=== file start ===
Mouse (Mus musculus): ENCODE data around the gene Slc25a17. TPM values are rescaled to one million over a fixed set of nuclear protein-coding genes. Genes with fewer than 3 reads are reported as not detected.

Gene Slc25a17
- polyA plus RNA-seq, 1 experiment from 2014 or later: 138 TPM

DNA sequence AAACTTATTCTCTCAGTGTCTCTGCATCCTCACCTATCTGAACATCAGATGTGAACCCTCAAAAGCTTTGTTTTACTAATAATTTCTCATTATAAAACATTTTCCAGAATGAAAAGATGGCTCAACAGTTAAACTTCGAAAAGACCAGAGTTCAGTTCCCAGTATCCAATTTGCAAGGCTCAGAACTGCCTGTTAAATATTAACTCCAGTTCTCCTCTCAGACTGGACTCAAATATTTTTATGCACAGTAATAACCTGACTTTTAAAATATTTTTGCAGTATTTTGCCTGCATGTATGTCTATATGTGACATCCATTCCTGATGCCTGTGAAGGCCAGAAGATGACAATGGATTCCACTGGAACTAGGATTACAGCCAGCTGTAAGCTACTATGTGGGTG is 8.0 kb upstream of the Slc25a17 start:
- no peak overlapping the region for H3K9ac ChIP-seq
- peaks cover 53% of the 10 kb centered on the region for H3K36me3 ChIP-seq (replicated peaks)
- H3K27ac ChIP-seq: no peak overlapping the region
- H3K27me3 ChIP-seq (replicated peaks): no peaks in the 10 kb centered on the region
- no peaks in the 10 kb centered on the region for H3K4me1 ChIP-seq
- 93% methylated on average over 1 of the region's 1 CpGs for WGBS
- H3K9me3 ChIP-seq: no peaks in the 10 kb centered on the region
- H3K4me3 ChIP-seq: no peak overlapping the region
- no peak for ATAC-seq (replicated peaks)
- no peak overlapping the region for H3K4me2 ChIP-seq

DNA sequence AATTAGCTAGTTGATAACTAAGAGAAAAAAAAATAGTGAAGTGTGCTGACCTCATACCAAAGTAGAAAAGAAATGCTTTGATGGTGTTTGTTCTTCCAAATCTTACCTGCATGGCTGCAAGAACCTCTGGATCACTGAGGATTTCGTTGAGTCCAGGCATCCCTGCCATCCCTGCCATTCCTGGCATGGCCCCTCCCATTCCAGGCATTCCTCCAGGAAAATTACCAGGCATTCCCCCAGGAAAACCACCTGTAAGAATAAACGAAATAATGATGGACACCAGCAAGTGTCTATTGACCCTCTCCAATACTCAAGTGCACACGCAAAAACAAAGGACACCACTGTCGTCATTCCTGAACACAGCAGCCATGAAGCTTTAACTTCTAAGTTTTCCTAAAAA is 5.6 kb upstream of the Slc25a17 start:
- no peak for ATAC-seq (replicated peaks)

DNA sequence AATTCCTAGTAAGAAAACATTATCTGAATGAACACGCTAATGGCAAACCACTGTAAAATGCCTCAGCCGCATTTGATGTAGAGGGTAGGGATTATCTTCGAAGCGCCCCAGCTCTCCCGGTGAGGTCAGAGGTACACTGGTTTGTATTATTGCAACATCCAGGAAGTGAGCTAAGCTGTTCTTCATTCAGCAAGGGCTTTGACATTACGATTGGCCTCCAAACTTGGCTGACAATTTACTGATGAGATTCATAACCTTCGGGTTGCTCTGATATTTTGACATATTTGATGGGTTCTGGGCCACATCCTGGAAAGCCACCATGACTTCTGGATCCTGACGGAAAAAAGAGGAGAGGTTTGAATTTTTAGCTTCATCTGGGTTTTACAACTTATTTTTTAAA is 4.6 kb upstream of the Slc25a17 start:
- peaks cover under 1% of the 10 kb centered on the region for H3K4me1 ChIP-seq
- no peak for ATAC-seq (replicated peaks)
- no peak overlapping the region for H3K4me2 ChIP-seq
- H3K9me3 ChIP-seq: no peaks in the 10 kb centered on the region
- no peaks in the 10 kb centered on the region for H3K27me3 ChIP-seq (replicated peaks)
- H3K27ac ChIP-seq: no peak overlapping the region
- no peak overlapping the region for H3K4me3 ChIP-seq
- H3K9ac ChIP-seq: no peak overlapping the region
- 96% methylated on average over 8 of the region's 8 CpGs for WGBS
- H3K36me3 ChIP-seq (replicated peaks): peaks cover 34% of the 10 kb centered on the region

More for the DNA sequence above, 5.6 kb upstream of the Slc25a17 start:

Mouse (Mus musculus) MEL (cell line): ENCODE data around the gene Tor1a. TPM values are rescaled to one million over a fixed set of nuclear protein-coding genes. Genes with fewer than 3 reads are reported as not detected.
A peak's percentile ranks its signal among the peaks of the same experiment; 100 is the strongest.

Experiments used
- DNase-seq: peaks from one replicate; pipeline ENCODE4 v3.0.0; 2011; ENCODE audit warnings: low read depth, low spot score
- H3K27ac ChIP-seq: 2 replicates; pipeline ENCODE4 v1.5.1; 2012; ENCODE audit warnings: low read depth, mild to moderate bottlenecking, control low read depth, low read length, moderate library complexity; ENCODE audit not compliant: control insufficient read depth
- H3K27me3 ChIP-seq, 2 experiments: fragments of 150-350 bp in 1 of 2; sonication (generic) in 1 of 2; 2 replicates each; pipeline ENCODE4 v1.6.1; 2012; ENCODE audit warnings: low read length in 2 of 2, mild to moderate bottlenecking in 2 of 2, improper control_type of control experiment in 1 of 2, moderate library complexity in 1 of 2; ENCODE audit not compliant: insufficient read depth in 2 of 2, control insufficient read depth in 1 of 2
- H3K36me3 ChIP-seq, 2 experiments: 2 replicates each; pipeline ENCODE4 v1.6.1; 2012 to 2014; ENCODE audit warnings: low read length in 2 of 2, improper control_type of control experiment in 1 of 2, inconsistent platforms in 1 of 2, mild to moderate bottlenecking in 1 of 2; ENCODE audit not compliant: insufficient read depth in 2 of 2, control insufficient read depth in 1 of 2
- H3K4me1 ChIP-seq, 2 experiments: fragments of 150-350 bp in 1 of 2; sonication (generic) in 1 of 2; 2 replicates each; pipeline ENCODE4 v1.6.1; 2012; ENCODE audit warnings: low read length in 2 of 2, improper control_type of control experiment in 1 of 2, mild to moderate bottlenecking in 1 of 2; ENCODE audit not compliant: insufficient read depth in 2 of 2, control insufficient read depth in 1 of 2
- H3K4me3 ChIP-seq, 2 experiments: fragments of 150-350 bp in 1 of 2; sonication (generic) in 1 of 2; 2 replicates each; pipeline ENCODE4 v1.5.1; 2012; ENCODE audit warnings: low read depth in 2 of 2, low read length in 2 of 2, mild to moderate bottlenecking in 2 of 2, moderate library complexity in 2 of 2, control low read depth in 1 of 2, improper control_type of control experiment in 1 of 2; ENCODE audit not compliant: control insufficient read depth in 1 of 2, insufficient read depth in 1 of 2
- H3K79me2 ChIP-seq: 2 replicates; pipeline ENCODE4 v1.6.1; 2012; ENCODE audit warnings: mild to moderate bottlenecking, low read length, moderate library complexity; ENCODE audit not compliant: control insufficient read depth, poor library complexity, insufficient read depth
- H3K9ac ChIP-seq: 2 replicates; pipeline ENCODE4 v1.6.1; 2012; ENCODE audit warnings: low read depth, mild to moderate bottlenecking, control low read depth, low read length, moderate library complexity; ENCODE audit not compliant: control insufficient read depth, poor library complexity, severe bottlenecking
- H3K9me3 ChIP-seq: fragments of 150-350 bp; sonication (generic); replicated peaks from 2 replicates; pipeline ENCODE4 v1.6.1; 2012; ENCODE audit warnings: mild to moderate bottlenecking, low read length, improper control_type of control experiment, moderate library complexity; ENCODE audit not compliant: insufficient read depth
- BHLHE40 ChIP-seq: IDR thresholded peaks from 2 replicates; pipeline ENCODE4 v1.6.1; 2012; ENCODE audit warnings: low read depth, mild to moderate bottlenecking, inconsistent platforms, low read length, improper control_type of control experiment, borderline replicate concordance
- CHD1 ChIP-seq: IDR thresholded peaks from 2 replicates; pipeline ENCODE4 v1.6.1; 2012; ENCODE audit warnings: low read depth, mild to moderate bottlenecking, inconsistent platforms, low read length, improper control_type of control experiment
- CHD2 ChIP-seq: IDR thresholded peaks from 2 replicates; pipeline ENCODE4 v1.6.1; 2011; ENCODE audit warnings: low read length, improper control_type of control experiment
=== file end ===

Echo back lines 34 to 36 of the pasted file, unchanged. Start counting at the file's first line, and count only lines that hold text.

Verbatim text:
- H3K27me3 ChIP-seq, 2 experiments: fragments of 150-350 bp in 1 of 2; sonication (generic) in 1 of 2; 2 replicates each; pipeline ENCODE4 v1.6.1; 2012; ENCODE audit warnings: low read length in 2 of 2, mild to moderate bottlenecking in 2 of 2, improper control_type of control experiment in 1 of 2, moderate library complexity in 1 of 2; ENCODE audit not compliant: insufficient read depth in 2 of 2, control insufficient read depth in 1 of 2
- H3K36me3 ChIP-seq, 2 experiments: 2 replicates each; pipeline ENCODE4 v1.6.1; 2012 to 2014; ENCODE audit warnings: low read length in 2 of 2, improper control_type of control experiment in 1 of 2, inconsistent platforms in 1 of 2, mild to moderate bottlenecking in 1 of 2; ENCODE audit not compliant: insufficient read depth in 2 of 2, control insufficient read depth in 1 of 2
- H3K4me1 ChIP-seq, 2 experiments: fragments of 150-350 bp in 1 of 2; sonication (generic) in 1 of 2; 2 replicates each; pipeline ENCODE4 v1.6.1; 2012; ENCODE audit warnings: low read length in 2 of 2, improper control_type of control experiment in 1 of 2, mild to moderate bottlenecking in 1 of 2; ENCODE audit not compliant: insufficient read depth in 2 of 2, control insufficient read depth in 1 of 2